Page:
Cognitive Therapy and Research

, Volume 9, Issue 4, pp 471–478 | Cite as

Stress-management interventions: A 15-month follow-up of aerobic conditioning and stress inoculation training

  • Bonita C. Long


This report presents findings from a 15-month follow-up of a study that compared the effectiveness of aerobic conditioning (i.e., jogging) and stress inoculation training in the reduction of anxiety for chronically stressed community residents (N =61). At this follow-up, both interventions led to continued reports of significantly less anxiety and greater self-efficacy. The superior treatment effects of stress inoculation in modifying inner dialogue, increasing positive self-statements, and decreasing negative self-statements were maintained. In addition, subjects experiencing stress predominantly as cognitive anxiety either maintained or increased their anxiety from post to follow-up, while somatic subjects continued to reduce their anxiety level. This held regardless of treatment condition. Since only 40% of the jogging group were still jogging at follow-up, the long-term maintenance of therapeutic gain with aerobic conditioning warrants further investigation.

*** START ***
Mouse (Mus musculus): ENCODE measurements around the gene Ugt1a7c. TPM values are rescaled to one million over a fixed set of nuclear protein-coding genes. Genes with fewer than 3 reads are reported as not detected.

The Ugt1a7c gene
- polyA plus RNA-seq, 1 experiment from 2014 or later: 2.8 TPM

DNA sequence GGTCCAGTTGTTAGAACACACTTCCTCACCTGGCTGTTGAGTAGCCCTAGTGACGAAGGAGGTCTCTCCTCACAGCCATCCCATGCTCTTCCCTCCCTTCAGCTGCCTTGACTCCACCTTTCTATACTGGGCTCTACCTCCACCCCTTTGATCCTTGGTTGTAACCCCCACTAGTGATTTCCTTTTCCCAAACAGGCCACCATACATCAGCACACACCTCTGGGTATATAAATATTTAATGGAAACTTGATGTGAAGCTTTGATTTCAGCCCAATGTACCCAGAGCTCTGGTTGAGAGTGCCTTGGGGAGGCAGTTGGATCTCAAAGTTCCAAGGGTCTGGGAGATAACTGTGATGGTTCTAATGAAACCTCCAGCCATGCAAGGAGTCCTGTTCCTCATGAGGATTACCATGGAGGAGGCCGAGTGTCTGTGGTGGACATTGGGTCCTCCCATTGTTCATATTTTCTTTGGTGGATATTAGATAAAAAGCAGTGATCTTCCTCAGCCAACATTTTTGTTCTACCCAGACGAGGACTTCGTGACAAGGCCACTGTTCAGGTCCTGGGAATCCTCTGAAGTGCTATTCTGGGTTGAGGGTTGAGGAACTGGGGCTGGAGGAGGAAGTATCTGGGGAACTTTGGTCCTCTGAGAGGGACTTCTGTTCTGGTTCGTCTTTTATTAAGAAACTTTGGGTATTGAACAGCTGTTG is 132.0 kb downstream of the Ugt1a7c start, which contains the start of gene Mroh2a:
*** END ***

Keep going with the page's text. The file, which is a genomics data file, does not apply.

Treatment Effect Cognitive Psychology Treatment Condition Anxiety Level Community Resident 
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Copyright information

© Plenum Publishing Corporation 1985

Authors and Affiliations

  • Bonita C. Long
    • 1
  1. 1.Department of Recreation and Leisure StudiesUniversity of British ColumbiaVancouverCanada

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